(Left). The proposal in which the protagonist would wear a thin mustache was finally rejected. (Right). This design was the one that was finally used in the movie Macario (Roberto Gavaldón, 1959).
(Left). Blind musician photographed by the Aragonese director in 1949 when he toured the poor neighborhoods of Mexico City looking for locations for his film Los Olvidados (1950). Don Carmelo, the character played by Miguel Inclán, was based on this portrait.
On the contrary, when we see the image of a scene published, we immediately assume that it comes directly from the filming, even though it is not. The cinema is made of visual tricks created by different types of images, the film is only its most finished version.
Scene in which chief Pedro Páramo (John Gavin) leaves his pregnant wife Doloritas Preciado (Claudia Millán). This film is an adaptation of the novel by Juan Rulfo directed in 1966 by Carlos Velo.
(Left). Photograph taken during the shooting of a film produced by the Mutual Film Co., a company that hired Pancho Villa as one of its exclusive stars. (Right). Scene from Río Escondido (Emilio Fernández, 1947), in which the cacique Regino Sandoval (Carlos López Moctezuma) tries to take a portrait imitating the famous photograph of Villa with his horse in front of the camera.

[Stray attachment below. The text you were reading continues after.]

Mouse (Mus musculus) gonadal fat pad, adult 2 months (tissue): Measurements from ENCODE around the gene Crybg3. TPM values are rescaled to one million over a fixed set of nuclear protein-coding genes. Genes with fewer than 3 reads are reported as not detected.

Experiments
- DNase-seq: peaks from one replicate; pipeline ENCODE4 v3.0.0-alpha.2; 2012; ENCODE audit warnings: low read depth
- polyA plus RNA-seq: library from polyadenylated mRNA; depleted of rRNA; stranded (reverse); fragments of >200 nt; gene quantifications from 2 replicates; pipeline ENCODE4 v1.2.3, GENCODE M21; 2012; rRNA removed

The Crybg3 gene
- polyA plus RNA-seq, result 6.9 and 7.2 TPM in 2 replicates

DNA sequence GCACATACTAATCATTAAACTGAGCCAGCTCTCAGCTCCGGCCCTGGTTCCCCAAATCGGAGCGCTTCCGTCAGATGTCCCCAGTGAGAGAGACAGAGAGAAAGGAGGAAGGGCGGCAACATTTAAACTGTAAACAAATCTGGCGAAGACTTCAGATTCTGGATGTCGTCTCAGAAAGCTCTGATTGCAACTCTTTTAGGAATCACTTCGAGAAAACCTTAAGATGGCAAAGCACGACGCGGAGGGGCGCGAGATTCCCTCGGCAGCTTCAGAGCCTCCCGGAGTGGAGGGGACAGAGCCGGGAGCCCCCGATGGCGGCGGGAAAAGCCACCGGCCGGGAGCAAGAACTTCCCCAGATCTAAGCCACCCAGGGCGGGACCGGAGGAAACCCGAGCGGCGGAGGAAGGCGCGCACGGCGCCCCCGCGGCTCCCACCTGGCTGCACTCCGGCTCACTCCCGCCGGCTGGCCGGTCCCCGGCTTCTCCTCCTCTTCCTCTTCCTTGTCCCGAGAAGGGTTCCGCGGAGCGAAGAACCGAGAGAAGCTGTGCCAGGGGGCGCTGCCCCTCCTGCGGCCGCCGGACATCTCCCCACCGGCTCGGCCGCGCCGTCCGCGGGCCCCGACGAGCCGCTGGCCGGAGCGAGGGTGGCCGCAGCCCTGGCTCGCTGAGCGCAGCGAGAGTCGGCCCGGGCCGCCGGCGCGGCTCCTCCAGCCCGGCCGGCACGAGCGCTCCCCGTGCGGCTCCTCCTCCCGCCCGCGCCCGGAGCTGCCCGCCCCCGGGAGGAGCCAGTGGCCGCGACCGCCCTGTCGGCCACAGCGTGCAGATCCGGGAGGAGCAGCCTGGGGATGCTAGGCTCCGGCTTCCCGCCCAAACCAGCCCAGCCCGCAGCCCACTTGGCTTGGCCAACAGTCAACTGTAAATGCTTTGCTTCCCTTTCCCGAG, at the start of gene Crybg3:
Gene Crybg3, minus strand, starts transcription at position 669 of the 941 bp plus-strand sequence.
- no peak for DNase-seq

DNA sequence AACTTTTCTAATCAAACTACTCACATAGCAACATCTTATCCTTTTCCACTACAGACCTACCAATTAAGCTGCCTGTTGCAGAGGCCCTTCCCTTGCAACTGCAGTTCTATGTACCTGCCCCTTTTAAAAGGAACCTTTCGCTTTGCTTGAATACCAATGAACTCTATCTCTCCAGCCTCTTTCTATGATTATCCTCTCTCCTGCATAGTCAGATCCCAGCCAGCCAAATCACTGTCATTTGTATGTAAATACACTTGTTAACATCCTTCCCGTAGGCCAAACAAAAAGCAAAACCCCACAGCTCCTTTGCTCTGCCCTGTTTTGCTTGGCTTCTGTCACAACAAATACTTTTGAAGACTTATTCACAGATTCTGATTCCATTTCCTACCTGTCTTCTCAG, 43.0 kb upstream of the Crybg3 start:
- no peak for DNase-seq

Films directed by Juan Ibáñez (1970) and Byron Haskin (1958).
Since the early twenties, Hollywood incorporated the most talented photographers into its ranks to carry out the publicity of the films (the stills). The enormous size of the cameras, for photography and for film, prevented both from working simultaneously, so the stills were captured during rehearsals or in repeated scenes exclusively by the stillman, generating similar images but independent of the moment we see on the screen.